Ensure Care Navigators and letters to patients advise that the local practice they have been allocated will have a full range of primary care services available.

       Ensure Care Navigators and any letters to patients explain patient choice and that people may choose a practice in the town centre or nearby to where they live.

       Ensure the CCG Allocations team is able to assist with the potential influx of contact from patients registering at new practices and can help patients register at a preferred practice where it has a patient cap in place.

       Ensure that the homeless patients registered at ESHC are all registered at new practices elsewhere in the town centre.

       Ensure that the Care and Protect service and RSI can register homeless and rough sleepers at alternative town centre practices in the future.

The new Victoria Medical Centre (VMC) premises opened on 9 August 2021 and patients on the ESHC registered list were transferred by a managed list dispersal to the new practice on the 27 August 2021.  ESHC closed at 8 p.m. on Monday 30 August.  VMC also has a branch surgery in the Beacon Shopping Centre in central Eastbourne.  


A letter to ESHC registered patients was sent out on the 21 July 2021.  This included information on the dispersal of the registered list to VMC, how patients could access support via a dedicated CCG telephone number and, if desired, move to a different practice.   Information and dates for a series of patient meetings with the team from VMC were also shared.   These meetings were attended by over 250 patients.  The events were led by GPs and other practice staff and were supported by members of the CCG.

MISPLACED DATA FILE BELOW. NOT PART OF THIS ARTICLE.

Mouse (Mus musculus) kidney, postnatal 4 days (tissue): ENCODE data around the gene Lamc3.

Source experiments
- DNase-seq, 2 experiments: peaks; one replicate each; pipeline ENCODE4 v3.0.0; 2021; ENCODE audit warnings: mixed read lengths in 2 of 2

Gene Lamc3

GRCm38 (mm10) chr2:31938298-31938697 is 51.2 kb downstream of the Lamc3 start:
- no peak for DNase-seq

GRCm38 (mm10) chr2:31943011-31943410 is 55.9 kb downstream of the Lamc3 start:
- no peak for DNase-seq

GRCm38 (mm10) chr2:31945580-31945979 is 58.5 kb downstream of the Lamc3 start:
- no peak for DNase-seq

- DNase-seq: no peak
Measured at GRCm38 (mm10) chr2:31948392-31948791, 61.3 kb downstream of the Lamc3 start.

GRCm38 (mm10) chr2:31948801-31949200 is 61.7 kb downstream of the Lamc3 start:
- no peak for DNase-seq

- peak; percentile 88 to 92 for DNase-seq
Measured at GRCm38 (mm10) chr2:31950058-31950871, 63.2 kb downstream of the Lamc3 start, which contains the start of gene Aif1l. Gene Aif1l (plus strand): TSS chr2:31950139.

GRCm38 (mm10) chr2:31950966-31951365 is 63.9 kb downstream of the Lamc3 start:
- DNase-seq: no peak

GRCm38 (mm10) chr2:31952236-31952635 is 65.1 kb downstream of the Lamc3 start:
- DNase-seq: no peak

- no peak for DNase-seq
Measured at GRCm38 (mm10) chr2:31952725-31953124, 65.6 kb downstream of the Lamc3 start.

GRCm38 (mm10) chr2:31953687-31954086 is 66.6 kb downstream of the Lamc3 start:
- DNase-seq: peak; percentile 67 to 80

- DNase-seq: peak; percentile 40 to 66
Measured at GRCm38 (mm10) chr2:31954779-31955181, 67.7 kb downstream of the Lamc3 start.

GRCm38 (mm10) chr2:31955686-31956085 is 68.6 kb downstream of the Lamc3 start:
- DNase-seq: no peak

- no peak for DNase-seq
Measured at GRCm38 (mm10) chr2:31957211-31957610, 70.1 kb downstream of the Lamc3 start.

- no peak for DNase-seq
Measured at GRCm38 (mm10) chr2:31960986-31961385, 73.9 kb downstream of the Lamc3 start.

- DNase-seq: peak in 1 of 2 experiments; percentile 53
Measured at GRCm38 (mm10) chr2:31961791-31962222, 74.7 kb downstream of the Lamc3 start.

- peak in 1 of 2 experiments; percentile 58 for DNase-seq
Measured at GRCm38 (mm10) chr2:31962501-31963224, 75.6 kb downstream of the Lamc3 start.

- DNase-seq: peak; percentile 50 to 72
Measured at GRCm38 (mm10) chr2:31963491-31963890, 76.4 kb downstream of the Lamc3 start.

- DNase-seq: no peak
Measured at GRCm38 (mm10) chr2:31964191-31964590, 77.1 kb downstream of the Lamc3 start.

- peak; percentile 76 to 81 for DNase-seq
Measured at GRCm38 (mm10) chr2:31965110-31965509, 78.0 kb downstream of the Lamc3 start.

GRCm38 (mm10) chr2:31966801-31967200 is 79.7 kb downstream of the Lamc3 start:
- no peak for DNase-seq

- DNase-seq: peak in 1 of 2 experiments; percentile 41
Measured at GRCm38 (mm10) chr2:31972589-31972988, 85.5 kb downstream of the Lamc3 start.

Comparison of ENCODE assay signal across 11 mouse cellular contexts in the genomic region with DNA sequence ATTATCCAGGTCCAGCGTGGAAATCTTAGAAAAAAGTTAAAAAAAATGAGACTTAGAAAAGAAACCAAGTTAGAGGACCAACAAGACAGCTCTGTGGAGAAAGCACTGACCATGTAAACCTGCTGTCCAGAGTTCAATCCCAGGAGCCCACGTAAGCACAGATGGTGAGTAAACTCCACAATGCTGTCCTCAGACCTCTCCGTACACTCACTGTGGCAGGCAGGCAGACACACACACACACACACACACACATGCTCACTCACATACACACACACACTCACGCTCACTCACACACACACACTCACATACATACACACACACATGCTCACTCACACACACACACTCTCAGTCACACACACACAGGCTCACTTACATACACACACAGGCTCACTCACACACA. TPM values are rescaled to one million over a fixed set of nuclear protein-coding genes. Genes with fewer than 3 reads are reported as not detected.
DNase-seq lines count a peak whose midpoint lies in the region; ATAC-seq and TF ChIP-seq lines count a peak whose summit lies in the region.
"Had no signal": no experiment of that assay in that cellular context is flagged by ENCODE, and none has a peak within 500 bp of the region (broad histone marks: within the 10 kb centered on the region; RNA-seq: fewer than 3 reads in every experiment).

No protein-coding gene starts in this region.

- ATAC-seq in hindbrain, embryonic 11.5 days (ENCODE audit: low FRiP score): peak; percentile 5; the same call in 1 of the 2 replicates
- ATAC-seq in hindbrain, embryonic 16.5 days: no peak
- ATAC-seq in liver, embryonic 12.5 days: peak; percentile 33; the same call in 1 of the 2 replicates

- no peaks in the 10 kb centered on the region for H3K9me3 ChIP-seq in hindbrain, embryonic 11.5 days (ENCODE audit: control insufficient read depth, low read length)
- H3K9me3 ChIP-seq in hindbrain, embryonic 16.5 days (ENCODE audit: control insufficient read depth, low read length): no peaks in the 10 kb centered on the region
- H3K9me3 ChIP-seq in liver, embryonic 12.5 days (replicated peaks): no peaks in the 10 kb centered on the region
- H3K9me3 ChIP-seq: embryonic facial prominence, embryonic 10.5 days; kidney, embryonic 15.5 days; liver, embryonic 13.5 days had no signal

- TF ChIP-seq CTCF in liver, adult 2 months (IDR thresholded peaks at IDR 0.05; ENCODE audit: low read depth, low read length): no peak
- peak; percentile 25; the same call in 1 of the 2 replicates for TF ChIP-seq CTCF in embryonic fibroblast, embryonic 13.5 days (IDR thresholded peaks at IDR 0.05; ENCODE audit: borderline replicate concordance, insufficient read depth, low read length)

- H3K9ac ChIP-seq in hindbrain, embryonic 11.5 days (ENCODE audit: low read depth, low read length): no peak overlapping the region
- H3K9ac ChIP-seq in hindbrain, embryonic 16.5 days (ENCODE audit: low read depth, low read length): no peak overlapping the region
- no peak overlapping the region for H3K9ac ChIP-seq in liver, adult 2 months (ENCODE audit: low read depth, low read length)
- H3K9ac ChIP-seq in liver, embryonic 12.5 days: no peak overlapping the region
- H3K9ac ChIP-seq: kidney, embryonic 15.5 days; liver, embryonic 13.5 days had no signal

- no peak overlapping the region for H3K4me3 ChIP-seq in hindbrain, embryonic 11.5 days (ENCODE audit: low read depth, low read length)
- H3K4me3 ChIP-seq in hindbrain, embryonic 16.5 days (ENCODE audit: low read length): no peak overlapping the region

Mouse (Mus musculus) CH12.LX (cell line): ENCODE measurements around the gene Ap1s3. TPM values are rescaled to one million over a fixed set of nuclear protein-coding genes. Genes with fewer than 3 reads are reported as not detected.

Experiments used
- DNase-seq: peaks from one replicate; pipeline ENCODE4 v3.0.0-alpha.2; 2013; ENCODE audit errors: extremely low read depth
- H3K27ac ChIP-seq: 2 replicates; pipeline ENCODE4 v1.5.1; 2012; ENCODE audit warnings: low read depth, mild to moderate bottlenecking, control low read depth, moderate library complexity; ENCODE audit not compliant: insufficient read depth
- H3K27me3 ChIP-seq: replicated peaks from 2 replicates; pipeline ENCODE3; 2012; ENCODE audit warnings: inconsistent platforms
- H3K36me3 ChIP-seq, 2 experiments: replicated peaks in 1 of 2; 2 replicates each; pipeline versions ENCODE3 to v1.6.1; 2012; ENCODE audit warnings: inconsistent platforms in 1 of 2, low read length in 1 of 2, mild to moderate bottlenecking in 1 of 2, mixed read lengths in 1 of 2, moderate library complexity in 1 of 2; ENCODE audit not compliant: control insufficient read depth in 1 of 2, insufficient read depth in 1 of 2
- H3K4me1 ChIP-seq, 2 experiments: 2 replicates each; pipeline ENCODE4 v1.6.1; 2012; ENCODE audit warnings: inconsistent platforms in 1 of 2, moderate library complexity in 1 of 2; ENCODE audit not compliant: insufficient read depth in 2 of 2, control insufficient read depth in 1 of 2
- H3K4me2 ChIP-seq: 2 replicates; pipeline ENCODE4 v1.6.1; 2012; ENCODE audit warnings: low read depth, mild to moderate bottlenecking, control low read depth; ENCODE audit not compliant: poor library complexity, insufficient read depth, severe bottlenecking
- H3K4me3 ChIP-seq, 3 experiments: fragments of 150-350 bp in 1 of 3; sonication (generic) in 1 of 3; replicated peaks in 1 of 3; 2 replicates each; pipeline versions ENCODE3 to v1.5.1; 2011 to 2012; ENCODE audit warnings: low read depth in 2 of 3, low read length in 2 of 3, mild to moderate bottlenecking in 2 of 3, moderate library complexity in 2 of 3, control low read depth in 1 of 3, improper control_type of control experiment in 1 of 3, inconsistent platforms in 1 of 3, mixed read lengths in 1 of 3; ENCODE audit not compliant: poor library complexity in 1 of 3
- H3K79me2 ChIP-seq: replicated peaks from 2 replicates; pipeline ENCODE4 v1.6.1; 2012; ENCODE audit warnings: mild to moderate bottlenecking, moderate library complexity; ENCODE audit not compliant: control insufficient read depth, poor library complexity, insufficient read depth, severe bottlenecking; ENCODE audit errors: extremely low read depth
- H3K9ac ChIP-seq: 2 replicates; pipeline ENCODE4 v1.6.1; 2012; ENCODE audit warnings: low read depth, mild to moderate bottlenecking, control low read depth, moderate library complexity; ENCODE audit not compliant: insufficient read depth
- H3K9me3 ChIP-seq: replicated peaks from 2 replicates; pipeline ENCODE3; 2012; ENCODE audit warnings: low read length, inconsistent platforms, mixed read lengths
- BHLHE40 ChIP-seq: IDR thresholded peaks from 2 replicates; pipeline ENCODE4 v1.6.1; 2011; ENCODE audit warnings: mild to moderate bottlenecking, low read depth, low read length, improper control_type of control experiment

The CCG attended key forums including Eastbourne Access Group, Eastbourne Disability Group and East Sussex Seniors Association to update on progress, and to provide information on new services such as the branch surgery in the Beacon Shopping Centre.


The CCG has set up a dedicated page on the Engagement HQ website to include all relevant information about the closure of ESHC and the dispersal of the registered list and this page will be regularly updated.  Links to this page have been provided to key stakeholders and included in patient letters.


The homeless and rough sleeper service incorporates functions previously carried out by the Care and Protect service.